The canonical correlation analysis (CCA) forecast
of SST in the central Pacific (Barnett et al. 1988, Science, 241, 192-196;
Barnston and Ropelewski 1992, J. Climate, 5, 1316-1345), is shown in Figs.
F1 and F2. This forecast is produced
routinely by the Prediction Branch of the Climate Prediction Center. The predictions from
the National Centers for Environmental Prediction (NCEP) coupled ocean/atmosphere model
(Ji et al. 1998, Mon. Wea. Rev, 126, 1022-1034) are presented in Figs. F3 and F4. Predictions from the latest
version of the LDEO model (Chen, D., M. A. Cane, S. E. Zebiak, Rafael Canizares and A.
Kaplan, 2000, Geophys. Res. Let., accepted) are shown in Figs. F5 and F6. Predictions using linear
inverse modeling (Penland and Magorian 1993, J. Climate, 6, 1067-1076) are
shown in Figs. F7 and F8.
Predictions from the Scripps / Max Planck Institute (MPI) hybrid coupled model (Barnett et
al. 1993, J. Climate, 6, 1545-1566) are shown in Fig. F9.
The CPC and the contributors to the Forecast Forum caution potential users of
this predictive information that they can expect only modest skill.
A gradual transition to warm episode conditions is expected to continue in the tropical
Pacific during the remainder of 2001 and into the first half of 2002.
Near-normal atmospheric and slightly warmer-than-normal oceanic conditions prevailed in
the tropical Pacific during August. SST anomalies averaged less than 1°C at all locations
in the tropical Pacific during the month (Fig. T18).
However, SSTs and SST anomalies have steadily increased in the central equatorial Pacific
since early 2001 rising to their highest levels since the 1997-1998 warm episode (Fig. T9). Accom-panying this evolution there has been a
gradual return to near normal low-level winds throughout the equatorial Pacific (Fig. T7). The oceanic thermocline remained deeper-than-normal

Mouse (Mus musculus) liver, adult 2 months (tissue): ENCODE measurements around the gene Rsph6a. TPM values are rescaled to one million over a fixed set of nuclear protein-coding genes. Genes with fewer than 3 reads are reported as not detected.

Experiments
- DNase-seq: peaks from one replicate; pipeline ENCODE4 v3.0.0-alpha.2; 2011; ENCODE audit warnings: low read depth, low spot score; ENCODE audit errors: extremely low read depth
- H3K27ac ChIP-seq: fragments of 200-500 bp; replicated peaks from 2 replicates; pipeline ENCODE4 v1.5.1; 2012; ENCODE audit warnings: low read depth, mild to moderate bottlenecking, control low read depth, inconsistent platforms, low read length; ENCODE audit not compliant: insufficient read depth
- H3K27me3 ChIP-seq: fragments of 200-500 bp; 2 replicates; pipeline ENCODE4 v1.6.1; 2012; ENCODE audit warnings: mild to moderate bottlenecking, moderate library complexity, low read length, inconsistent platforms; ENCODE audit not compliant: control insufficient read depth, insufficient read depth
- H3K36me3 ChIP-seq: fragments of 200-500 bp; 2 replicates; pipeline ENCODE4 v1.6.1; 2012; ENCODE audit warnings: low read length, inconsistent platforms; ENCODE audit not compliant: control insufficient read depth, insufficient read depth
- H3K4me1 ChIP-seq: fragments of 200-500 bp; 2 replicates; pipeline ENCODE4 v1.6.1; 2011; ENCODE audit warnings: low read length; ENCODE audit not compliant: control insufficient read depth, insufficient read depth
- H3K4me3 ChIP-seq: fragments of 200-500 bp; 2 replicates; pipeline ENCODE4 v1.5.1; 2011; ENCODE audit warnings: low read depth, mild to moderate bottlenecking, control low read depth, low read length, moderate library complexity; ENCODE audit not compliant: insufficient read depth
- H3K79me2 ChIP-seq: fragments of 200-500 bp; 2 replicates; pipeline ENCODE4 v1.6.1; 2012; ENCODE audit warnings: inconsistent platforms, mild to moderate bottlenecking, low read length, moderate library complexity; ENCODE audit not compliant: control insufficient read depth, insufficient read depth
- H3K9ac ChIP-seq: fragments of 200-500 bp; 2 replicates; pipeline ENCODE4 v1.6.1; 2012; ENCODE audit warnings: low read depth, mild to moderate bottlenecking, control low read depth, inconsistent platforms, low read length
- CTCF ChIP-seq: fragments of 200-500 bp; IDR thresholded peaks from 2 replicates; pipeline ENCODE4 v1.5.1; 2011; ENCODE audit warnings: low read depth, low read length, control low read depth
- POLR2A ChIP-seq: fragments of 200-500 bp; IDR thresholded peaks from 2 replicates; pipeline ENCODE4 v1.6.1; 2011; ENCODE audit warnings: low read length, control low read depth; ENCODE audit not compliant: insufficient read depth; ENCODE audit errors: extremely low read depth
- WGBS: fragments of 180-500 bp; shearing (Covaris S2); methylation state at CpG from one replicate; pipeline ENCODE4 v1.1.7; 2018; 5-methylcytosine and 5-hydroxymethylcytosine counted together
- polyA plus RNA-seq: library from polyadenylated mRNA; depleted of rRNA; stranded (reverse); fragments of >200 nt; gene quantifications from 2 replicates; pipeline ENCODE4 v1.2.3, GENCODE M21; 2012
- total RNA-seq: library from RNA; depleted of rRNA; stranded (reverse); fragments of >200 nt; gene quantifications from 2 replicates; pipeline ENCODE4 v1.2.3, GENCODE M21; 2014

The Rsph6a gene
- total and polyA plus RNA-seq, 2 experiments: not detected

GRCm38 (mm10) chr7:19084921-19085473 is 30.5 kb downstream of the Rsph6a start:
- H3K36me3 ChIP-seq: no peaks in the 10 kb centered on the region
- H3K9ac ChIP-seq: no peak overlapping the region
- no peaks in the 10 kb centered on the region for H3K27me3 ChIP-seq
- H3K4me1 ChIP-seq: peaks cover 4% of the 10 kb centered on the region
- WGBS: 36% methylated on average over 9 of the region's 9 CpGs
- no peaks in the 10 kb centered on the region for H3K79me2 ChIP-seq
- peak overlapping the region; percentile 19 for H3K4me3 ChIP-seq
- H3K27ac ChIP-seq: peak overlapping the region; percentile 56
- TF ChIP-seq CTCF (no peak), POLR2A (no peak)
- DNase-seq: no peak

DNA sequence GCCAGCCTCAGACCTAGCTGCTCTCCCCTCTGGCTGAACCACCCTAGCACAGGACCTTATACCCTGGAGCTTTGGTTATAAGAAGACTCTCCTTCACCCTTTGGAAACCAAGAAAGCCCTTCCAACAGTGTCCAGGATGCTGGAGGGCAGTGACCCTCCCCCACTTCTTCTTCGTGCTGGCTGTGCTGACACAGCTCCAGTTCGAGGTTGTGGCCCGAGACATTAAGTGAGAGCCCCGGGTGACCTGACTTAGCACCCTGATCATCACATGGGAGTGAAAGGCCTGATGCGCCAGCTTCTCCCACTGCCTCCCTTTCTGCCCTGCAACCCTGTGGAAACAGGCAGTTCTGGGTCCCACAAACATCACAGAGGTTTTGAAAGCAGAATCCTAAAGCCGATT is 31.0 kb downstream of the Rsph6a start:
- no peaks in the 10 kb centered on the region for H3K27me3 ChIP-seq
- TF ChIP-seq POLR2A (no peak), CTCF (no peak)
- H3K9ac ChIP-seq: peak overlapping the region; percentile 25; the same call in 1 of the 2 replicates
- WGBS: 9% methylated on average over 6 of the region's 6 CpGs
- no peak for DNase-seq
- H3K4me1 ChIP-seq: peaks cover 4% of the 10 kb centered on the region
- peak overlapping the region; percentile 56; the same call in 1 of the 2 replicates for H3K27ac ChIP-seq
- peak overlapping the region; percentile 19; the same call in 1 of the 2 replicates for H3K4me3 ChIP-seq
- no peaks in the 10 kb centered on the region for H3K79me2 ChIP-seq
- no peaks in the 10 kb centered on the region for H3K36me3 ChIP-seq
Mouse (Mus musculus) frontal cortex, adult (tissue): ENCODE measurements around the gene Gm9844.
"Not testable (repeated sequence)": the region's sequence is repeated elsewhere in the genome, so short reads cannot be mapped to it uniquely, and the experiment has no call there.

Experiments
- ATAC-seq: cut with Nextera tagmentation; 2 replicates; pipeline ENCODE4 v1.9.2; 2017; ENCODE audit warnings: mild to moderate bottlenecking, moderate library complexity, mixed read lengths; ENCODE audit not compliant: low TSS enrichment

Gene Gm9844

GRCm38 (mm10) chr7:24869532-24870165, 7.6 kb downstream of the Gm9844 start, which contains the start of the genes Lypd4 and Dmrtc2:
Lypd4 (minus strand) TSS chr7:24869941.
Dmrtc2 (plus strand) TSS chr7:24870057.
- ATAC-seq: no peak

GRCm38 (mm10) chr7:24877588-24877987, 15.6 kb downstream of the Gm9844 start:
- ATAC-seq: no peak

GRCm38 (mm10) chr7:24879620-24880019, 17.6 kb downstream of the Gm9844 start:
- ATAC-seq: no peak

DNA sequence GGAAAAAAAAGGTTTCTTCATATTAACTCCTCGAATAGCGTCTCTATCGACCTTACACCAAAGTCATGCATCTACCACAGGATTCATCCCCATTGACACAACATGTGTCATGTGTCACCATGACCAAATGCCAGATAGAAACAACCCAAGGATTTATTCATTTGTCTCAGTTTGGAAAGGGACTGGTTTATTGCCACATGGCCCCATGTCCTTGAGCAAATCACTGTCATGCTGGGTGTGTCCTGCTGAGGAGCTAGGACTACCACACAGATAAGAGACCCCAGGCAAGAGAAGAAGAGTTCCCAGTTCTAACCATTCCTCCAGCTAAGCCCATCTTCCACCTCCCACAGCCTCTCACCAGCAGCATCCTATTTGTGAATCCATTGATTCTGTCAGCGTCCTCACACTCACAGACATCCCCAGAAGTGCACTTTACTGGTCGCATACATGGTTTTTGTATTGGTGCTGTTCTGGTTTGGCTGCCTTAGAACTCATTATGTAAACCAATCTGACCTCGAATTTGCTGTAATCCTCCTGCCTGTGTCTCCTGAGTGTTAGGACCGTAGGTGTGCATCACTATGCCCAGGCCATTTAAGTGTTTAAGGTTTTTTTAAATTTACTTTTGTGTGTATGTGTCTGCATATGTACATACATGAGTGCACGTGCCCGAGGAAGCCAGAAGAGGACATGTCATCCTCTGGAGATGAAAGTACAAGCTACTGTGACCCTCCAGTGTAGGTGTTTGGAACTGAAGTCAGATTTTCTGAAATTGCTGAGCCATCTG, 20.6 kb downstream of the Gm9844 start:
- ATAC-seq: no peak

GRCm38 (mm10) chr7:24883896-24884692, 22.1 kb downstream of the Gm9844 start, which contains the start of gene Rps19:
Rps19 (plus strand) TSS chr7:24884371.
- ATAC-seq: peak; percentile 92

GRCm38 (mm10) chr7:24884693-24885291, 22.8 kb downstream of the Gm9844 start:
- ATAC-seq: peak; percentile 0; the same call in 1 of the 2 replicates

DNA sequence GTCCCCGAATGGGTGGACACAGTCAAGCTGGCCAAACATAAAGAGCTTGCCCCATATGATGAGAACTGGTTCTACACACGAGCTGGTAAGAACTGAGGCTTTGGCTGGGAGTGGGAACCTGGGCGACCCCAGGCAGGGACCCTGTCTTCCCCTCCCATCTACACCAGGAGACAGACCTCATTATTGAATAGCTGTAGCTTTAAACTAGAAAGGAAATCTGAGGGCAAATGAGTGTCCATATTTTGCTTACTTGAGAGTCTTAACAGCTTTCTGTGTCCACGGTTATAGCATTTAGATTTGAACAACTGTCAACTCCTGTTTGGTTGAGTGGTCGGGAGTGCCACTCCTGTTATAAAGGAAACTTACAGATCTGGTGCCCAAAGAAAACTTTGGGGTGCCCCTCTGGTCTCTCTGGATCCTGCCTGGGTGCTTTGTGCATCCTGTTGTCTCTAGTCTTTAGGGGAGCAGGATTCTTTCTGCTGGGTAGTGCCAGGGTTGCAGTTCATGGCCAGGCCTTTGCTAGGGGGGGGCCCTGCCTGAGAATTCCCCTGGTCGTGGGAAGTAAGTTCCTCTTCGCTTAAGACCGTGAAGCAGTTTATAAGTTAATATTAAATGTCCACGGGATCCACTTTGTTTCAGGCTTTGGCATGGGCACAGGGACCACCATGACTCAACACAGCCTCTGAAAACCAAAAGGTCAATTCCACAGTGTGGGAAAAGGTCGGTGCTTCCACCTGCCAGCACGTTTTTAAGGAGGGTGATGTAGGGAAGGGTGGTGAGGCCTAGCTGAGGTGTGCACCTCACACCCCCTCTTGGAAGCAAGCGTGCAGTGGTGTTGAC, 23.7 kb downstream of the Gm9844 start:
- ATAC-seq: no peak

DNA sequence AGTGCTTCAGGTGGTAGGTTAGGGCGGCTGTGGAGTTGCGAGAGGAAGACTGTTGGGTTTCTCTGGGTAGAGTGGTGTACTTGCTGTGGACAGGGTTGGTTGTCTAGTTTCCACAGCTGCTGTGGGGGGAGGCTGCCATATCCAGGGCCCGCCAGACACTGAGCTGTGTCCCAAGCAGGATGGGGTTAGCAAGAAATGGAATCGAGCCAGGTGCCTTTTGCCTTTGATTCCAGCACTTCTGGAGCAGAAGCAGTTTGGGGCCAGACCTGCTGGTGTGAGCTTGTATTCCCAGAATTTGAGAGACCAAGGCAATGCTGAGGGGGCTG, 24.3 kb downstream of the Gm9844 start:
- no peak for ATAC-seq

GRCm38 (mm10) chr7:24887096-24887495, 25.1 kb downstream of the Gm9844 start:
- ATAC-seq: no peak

in the equatorial central and western Pacific (Fig. T15),
with temperatures averaging up to 3°C above normal at thermocline depth (Fig. T17). Over the past two years there has been a gradual
expansion of the area of positive equatorial subsurface temperature anomalies into the
central Pacific (Fig. T15) and a gradual decrease in the
strength and areal extent of the negative subsurface temperature anomalies in the eastern
Pacific. This evolution is consistent with the decay of the subsurface thermal structure
that characterizes the mature phase of cold episodes and the development of conditions
usually found just prior to warm (El Niņo) episodes.
The pattern of tropical convection [as inferred from anomalous outgoing longwave
radiation (OLR)] was strongly modulated by tropical intraseasonal (30-60 day) fluctuations
associated with the Madden Julian Oscillation (MJO) (Figs. T11,
T12). Low-level wind fluctuations across the central and
western tropical Pacific were consistent with this activity during the month (Fig. T13). In the past the MJO has been instrumental in
producing low-level westerly wind bursts that are linked to subsequent oceanic warming in
the eastern equatorial Pacific during the onset phase of warm episodes, especially during
the transition seasons (March-May and September-November). Thus, special attention will be
focused on the evolution of the MJO, and any effect that it has on surface and subsurface
ocean temperatures over the next several months.
There is no clear consensus among the latest statistical and coupled model predictions.
However, several of these predictions, including the NCEP statistical (Figs. F1 and F2) and coupled model forecasts (Figs.
F3 and F4), indicate that positive SST
anomalies will continue in the central equatorial Pacific during the remainder of 2001 and
into the first half of 2002. The impacts that this warming will have on global temperature
and precipitation patterns depend to a large degree on its intensity, areal extent, and
location. At the moment, considering both the SST predictions and the observed oceanic and
atmospheric circulation patterns, it seems most likely that the intensity of the warming
will be weak or moderate.
Weekly updates of SST, 850-hPa wind, OLR, and the
equatorial subsurface temperature structure are available on the Climate Prediction Center
homepage at: http://www.cpc.ncep.noaa.gov (Weekly